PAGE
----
Archive for the ‘Hong Kong’ Category

Example of Limited Government

July 27, 2007

 As of 1997 …

In today’s world big government seems pervasive.  We may well ask whether there exist any contemporary examples of societies that rely primarily on voluntary exchange through the market and in which government is limited.

Perhaps the best example is Hong Kong.  It is less than 400 square miles in size with a population of roughly 4.5 million people.  The density of population is almost unbelievable — 14 times as many people per square mile as Japan, 185 times as many as in the United States.  Yet they enjoy one of the highest standards of living in all of Asia — second only to Japan and perhaps Singapore.

Hong Kong has no tariffs or other restraints on international trade.  It has no government direction of economic activity, no minimum wage laws, no fixing of prices.  The residents are free to buy from whom they want, sell to whom they want, to invest however they want, to hire whom they want, to work for whom they want.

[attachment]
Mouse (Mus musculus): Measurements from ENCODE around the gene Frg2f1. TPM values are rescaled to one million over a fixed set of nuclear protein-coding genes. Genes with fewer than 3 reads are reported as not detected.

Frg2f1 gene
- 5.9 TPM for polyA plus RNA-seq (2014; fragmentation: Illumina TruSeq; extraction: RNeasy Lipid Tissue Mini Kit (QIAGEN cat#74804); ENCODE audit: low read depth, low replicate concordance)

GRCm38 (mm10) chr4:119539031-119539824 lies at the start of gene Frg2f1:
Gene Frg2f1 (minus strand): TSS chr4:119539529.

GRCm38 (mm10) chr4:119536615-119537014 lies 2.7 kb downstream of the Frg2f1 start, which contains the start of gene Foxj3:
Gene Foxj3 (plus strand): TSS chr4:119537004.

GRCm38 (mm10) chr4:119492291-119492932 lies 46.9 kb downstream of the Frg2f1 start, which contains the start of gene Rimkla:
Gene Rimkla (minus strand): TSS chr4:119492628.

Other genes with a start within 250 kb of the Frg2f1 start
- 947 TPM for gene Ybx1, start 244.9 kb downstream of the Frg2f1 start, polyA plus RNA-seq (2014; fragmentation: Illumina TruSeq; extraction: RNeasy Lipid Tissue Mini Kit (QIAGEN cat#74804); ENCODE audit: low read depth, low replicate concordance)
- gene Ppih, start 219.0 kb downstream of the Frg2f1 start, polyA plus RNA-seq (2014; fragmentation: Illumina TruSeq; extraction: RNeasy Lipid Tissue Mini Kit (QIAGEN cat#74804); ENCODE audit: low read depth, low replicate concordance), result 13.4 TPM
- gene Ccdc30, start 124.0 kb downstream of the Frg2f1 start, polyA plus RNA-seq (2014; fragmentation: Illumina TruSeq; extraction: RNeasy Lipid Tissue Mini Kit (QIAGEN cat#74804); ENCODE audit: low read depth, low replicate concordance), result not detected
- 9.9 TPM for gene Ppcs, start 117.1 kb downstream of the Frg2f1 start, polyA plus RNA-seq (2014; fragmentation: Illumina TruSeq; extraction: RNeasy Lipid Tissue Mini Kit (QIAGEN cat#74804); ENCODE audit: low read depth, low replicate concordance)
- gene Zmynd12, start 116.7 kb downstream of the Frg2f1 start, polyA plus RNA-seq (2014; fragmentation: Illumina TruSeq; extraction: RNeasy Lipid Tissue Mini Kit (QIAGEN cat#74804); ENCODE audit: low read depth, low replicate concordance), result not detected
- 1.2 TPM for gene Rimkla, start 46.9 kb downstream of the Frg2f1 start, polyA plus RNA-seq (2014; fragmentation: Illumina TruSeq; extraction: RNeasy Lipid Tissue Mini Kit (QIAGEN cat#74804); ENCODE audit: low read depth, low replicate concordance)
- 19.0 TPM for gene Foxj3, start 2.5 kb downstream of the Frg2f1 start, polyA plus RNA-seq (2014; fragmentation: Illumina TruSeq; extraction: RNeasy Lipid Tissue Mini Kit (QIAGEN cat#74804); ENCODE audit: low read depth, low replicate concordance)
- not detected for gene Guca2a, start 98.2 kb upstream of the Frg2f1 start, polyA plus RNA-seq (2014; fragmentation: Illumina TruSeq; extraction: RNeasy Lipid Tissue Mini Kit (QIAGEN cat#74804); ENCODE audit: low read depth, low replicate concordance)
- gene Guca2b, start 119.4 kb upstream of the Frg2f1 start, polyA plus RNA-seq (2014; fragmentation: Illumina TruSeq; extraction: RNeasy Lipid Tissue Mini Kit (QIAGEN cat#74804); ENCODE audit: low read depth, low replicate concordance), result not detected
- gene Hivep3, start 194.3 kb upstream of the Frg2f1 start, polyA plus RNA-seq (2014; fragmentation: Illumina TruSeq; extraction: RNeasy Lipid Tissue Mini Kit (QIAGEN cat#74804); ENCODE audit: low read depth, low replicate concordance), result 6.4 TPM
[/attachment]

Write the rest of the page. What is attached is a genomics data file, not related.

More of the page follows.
The role of government is limited.  It enforces law and order, provides a means for formulating the rules of conduct, adjudicates disputes, facilitates transportation and communication, and supervises the issuance of currency.

Government spending remains the lowest in the world as a fraction of the income of the people.  As a result, low taxes preserve incentives.  Businessmen reap the benefits of their success but also bear the costs of their mistakes.

— Free to Choose by  Milton Friedman